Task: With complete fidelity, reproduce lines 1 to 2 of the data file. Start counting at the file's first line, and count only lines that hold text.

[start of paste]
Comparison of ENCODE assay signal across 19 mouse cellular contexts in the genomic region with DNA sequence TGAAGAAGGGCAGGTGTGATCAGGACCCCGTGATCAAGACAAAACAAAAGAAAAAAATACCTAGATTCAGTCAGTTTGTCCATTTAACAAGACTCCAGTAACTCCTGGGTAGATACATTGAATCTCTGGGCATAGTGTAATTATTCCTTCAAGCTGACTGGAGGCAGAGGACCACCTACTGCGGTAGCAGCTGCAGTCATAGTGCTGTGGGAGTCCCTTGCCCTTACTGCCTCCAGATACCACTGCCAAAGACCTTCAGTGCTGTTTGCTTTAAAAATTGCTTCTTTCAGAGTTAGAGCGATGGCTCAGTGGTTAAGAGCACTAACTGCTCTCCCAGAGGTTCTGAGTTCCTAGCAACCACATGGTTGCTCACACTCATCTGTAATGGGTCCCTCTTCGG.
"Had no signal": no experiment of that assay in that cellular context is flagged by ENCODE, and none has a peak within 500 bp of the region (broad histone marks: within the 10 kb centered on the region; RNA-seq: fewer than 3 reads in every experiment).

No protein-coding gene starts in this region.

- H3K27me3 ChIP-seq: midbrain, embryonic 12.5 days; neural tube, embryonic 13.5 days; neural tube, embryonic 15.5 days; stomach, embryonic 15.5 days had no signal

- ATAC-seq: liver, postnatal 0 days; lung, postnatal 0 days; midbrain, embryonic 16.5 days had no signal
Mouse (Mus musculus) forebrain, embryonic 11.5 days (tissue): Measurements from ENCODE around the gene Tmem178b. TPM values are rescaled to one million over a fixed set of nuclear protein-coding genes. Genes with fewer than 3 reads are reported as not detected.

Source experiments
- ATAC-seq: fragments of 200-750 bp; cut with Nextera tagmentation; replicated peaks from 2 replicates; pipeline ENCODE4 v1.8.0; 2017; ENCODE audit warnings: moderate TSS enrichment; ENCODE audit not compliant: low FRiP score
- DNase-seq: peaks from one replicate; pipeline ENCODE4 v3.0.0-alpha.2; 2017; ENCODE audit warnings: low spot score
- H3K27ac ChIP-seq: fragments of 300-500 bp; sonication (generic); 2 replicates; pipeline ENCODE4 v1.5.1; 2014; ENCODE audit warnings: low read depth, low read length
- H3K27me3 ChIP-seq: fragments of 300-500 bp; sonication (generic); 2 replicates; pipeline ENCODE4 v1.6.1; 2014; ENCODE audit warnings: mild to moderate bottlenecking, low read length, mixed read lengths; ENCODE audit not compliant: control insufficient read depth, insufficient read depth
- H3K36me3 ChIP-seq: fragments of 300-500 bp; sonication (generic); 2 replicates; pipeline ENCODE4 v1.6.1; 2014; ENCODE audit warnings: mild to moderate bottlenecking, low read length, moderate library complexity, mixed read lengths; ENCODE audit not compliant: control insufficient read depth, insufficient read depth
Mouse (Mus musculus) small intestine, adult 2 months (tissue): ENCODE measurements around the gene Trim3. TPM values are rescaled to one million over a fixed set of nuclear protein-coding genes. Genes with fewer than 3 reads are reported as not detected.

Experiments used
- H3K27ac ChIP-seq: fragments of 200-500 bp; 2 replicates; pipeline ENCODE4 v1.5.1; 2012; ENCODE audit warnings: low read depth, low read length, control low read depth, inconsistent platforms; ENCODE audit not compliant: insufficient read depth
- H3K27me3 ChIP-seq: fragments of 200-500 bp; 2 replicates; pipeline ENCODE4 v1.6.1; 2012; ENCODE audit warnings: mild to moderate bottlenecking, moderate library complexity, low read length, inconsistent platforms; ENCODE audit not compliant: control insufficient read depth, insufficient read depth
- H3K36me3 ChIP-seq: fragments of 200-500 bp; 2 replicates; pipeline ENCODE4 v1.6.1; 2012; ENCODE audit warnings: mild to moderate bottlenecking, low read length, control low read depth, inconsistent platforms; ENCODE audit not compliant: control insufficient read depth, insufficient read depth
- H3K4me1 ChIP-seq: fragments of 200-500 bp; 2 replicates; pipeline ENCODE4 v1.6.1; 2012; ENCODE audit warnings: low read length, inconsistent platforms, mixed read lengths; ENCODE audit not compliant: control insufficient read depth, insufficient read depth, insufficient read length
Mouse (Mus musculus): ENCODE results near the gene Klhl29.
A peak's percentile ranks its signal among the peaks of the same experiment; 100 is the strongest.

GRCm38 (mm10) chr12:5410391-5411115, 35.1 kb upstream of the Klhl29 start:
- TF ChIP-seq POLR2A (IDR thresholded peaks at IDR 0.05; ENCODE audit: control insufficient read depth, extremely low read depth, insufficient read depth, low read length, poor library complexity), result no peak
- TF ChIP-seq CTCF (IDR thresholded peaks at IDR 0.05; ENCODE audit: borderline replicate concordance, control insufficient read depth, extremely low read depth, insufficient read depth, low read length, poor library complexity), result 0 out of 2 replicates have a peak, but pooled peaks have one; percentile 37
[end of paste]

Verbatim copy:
Comparison of ENCODE assay signal across 19 mouse cellular contexts in the genomic region with DNA sequence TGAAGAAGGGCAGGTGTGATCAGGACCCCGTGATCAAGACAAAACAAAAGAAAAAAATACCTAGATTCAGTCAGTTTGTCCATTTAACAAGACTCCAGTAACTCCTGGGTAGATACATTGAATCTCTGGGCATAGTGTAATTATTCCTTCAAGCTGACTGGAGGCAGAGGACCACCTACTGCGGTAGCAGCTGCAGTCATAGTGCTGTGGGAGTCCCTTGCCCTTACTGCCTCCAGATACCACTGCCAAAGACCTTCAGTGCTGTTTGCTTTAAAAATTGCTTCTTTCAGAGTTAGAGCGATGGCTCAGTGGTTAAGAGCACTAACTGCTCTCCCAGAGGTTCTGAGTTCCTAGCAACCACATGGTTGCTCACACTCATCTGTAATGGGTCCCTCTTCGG.
"Had no signal": no experiment of that assay in that cellular context is flagged by ENCODE, and none has a peak within 500 bp of the region (broad histone marks: within the 10 kb centered on the region; RNA-seq: fewer than 3 reads in every experiment).